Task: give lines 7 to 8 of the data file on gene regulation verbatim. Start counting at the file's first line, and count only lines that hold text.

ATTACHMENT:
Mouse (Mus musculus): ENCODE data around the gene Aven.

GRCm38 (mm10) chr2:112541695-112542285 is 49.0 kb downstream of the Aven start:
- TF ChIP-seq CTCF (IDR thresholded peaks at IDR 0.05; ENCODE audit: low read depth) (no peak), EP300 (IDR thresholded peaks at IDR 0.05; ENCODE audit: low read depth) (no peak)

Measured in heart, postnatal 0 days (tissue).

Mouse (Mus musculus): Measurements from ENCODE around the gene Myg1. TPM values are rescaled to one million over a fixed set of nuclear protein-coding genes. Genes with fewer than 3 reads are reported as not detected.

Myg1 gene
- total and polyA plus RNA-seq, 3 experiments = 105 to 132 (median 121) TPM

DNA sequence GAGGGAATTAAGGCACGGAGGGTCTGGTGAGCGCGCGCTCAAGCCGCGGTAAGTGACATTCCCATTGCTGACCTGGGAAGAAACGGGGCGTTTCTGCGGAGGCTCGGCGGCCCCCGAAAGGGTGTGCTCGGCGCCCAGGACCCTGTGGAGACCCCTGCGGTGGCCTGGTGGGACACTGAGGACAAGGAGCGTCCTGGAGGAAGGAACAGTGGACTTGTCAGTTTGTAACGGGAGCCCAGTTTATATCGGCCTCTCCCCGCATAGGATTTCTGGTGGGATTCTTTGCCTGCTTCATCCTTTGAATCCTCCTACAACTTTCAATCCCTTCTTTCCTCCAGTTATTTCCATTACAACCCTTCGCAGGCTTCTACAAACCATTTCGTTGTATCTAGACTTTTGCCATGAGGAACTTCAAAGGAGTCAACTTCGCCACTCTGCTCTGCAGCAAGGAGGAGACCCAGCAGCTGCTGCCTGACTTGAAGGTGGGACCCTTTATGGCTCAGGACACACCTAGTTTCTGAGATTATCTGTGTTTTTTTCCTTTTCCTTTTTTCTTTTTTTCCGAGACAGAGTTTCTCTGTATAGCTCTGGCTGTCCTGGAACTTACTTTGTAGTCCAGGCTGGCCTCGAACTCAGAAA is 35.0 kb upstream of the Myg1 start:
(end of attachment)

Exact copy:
- total and polyA plus RNA-seq, 3 experiments = 105 to 132 (median 121) TPM

DNA sequence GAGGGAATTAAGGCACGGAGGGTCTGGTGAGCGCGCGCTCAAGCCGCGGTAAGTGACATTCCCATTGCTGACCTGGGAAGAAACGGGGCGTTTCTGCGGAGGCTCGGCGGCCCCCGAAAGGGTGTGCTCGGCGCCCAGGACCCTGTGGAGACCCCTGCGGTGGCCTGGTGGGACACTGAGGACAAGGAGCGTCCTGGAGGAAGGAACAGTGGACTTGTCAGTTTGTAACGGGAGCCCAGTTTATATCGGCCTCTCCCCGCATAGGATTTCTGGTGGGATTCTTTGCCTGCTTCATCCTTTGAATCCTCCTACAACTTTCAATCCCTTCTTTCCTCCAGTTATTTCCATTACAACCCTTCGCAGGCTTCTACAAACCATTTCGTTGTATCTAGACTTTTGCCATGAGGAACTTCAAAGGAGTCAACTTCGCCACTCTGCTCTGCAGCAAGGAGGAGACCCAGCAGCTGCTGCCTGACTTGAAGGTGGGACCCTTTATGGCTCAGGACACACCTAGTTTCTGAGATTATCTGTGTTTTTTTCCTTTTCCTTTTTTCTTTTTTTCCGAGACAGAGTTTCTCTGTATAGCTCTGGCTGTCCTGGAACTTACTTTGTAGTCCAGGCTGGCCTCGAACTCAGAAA is 35.0 kb upstream of the Myg1 start: